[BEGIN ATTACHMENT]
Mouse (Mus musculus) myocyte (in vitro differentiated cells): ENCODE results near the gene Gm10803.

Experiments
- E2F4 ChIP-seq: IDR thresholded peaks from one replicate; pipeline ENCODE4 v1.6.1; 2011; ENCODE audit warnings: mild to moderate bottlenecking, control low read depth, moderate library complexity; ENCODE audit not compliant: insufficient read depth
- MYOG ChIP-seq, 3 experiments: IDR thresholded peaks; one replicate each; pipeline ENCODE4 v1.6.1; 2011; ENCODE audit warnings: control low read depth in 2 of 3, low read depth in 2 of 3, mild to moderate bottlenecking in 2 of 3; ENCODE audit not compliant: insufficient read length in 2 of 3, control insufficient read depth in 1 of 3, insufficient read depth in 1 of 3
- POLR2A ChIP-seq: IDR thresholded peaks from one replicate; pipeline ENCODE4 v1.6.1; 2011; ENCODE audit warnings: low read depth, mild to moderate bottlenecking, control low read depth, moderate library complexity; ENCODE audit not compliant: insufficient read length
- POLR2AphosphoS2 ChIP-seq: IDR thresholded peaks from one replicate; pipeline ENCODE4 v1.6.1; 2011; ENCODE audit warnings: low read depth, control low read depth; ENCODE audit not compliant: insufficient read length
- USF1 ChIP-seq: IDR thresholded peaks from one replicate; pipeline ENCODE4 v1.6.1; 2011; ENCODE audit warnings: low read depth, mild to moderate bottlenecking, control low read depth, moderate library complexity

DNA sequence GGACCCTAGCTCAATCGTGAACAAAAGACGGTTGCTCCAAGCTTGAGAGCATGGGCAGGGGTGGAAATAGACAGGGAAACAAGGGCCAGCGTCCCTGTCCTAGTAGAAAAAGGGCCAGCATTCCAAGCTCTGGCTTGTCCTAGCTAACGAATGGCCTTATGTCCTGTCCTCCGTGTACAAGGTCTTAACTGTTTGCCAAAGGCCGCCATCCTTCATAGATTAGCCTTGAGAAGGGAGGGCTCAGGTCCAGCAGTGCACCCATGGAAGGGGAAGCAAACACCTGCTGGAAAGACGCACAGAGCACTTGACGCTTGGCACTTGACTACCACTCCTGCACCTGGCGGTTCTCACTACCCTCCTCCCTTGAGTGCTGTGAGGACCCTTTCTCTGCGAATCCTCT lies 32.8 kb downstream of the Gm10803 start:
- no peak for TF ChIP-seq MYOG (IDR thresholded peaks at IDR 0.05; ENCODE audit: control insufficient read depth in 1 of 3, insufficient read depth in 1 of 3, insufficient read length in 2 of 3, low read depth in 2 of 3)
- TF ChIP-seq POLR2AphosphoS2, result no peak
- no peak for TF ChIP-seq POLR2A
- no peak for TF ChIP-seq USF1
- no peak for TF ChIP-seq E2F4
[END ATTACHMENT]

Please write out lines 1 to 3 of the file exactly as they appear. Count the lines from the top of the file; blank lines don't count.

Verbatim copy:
Mouse (Mus musculus) myocyte (in vitro differentiated cells): ENCODE results near the gene Gm10803.

Experiments
- E2F4 ChIP-seq: IDR thresholded peaks from one replicate; pipeline ENCODE4 v1.6.1; 2011; ENCODE audit warnings: mild to moderate bottlenecking, control low read depth, moderate library complexity; ENCODE audit not compliant: insufficient read depth